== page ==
Lot 62 View Catalog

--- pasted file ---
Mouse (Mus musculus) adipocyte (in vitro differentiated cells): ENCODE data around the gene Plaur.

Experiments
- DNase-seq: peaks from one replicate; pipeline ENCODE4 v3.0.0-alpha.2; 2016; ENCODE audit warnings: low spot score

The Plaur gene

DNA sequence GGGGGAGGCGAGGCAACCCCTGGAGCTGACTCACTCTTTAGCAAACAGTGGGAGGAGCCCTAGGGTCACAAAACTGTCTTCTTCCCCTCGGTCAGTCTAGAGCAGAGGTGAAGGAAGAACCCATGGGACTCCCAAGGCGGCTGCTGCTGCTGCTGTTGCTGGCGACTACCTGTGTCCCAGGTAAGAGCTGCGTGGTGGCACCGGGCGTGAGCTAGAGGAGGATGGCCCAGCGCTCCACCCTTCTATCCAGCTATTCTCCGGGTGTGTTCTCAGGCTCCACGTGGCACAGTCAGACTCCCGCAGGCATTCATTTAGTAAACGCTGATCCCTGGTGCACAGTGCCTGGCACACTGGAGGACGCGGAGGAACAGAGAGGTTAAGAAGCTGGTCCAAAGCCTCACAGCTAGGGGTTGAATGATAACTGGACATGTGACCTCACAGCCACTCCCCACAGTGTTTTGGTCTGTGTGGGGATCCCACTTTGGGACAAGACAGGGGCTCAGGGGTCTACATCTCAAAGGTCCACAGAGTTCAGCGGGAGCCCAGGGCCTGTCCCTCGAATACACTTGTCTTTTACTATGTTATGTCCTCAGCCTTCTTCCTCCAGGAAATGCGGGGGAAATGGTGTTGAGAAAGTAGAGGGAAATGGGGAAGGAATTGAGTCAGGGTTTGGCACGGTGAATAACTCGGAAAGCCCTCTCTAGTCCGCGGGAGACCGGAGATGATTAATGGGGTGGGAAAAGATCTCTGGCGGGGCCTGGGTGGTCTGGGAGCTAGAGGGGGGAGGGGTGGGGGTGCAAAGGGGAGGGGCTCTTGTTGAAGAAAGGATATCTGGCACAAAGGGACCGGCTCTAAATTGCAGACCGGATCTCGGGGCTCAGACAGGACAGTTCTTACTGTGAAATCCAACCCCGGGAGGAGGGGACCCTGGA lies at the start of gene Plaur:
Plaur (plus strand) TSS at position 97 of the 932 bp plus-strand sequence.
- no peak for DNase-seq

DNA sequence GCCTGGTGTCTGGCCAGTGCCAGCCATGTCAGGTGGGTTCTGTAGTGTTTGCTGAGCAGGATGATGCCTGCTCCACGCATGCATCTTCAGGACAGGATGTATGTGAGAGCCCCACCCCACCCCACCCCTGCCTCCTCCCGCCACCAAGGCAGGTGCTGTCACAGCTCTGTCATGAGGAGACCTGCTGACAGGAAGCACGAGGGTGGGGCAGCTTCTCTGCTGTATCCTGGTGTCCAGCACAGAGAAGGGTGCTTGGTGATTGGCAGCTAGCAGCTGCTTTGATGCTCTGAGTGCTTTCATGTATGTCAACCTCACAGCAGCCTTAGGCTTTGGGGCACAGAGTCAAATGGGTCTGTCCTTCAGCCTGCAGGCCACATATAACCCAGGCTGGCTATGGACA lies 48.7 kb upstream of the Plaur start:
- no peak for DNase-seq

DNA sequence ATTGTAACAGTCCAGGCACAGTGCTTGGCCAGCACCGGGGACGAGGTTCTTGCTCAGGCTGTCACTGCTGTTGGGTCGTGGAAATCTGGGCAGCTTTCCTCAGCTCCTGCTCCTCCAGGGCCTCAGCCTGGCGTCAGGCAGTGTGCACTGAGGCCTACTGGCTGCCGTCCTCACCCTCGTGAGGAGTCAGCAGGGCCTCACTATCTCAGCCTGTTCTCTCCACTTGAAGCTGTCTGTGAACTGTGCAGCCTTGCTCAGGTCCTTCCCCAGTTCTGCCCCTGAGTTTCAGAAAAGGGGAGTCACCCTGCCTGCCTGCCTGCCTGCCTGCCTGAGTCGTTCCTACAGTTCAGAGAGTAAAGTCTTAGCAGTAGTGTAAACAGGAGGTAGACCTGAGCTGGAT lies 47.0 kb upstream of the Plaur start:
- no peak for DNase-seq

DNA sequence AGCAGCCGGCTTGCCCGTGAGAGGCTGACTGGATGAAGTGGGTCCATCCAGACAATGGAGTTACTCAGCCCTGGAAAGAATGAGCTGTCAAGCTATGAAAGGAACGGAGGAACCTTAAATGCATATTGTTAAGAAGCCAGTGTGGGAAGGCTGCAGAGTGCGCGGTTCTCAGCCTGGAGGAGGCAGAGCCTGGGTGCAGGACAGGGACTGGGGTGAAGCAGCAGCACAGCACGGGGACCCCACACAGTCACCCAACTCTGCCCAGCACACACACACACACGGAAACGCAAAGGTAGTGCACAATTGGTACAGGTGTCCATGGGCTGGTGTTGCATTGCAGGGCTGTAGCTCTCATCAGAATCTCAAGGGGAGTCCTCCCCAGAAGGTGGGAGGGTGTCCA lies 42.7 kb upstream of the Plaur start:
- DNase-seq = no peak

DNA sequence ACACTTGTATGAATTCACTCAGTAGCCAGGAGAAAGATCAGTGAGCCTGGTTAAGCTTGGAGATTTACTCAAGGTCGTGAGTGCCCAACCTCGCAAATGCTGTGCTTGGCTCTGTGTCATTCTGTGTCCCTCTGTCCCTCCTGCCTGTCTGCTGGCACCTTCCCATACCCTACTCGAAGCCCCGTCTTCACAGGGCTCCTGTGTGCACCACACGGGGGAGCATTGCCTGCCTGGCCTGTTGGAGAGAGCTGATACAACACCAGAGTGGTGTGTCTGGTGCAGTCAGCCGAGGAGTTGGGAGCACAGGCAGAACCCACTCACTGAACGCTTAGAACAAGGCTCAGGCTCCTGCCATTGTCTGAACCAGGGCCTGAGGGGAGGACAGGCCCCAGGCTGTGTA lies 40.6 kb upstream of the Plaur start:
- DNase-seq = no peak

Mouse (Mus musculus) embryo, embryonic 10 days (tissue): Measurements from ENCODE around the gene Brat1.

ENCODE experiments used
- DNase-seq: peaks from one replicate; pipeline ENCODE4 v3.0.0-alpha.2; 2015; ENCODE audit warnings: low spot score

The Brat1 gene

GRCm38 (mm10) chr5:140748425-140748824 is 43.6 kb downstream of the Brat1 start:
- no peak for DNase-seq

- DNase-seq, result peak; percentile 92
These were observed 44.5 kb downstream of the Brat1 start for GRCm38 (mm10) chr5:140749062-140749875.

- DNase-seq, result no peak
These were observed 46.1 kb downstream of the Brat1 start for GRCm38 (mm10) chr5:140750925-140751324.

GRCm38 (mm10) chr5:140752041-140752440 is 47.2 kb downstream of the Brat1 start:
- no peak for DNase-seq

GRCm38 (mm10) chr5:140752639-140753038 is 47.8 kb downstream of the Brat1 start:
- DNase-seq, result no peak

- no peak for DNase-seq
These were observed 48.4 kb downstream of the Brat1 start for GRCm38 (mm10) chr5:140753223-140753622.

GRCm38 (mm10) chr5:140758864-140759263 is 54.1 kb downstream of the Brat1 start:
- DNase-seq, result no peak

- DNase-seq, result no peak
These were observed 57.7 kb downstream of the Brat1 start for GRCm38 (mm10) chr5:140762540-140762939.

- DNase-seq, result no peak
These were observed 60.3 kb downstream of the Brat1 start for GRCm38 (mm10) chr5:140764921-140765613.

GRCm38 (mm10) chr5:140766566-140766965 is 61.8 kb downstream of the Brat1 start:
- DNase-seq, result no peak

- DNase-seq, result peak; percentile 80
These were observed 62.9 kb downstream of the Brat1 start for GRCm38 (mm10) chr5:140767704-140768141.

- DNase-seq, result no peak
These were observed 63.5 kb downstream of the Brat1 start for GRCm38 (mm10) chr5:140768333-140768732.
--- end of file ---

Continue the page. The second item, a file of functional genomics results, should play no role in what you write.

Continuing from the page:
Chinese porcelain one hundred deer vase, the Hu-shaped vase of substantial proportion, the placing of archaic style dragon handles in iron red and gilding on the shoulder coordinate and command two distinct vistas in the otherwise continuous all-around landscape decoration, painted in famille rose enamels, one hundred deer comprising buck, does and their young, some with spotted reddish-brown fur, others with dappled white coats, frolic, graze and rest in a mountainous landscape forested by pine, cypress, bamboo and peach trees and lingzhi fungus growing amongst the rocks, the base with a six-character Qianlong seal mark in under glaze blue, prov.: Weisbrod Chinese Art, NY, Christies, NY, private collection, Singapore, 18th Century, 17 1/2"t., 13"dia. The deer is associated with the god of longevity, Shou-Lao, along with peaches and lingzhi fungus, themselves being symbols of longevity. The word "deer" in Chinese is a homophone for emolument or civil service salary, therefore representing the ultimate success, a long career in government service.